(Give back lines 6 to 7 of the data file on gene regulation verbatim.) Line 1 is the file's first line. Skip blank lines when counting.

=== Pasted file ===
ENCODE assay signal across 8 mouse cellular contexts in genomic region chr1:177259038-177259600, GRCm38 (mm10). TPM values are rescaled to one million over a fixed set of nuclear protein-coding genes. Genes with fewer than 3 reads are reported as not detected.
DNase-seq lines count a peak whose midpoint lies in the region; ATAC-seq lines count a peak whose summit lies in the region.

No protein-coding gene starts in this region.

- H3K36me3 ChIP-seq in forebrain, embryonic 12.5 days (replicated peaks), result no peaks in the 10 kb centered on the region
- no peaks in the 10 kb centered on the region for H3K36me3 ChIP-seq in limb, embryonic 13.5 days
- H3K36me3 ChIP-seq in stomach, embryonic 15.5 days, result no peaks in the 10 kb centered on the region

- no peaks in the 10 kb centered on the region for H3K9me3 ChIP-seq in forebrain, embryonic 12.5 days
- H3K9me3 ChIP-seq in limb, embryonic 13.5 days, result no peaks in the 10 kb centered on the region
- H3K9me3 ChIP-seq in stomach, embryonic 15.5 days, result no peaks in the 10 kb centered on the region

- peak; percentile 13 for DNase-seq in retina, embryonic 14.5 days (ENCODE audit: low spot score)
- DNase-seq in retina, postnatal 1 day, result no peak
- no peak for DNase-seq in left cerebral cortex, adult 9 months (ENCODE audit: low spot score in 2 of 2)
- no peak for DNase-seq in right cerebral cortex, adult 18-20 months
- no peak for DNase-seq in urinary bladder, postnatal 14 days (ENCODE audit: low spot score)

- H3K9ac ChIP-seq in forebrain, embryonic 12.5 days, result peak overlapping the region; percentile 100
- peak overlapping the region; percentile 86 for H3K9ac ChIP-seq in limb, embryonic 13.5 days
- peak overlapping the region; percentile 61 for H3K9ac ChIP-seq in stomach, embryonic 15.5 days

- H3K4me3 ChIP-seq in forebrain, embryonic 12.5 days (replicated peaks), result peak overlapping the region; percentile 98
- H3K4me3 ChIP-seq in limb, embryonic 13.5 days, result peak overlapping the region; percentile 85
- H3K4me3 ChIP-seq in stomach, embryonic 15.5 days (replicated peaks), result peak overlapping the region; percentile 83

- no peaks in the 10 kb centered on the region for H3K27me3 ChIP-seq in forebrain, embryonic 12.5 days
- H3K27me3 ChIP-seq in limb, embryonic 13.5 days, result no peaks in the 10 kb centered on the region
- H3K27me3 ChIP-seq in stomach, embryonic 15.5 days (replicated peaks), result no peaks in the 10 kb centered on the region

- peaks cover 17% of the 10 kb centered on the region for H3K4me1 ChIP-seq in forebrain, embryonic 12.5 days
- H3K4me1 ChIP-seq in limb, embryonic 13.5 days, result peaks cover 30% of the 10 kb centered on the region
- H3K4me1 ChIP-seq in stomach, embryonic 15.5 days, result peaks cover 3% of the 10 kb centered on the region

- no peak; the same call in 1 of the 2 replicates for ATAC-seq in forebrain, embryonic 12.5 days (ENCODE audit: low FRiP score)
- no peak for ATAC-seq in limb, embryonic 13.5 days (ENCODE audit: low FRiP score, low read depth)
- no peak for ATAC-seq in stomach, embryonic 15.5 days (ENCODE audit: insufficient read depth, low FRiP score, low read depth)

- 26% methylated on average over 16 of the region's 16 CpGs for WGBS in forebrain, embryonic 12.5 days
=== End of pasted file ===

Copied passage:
- H3K36me3 ChIP-seq in stomach, embryonic 15.5 days, result no peaks in the 10 kb centered on the region

- no peaks in the 10 kb centered on the region for H3K9me3 ChIP-seq in forebrain, embryonic 12.5 days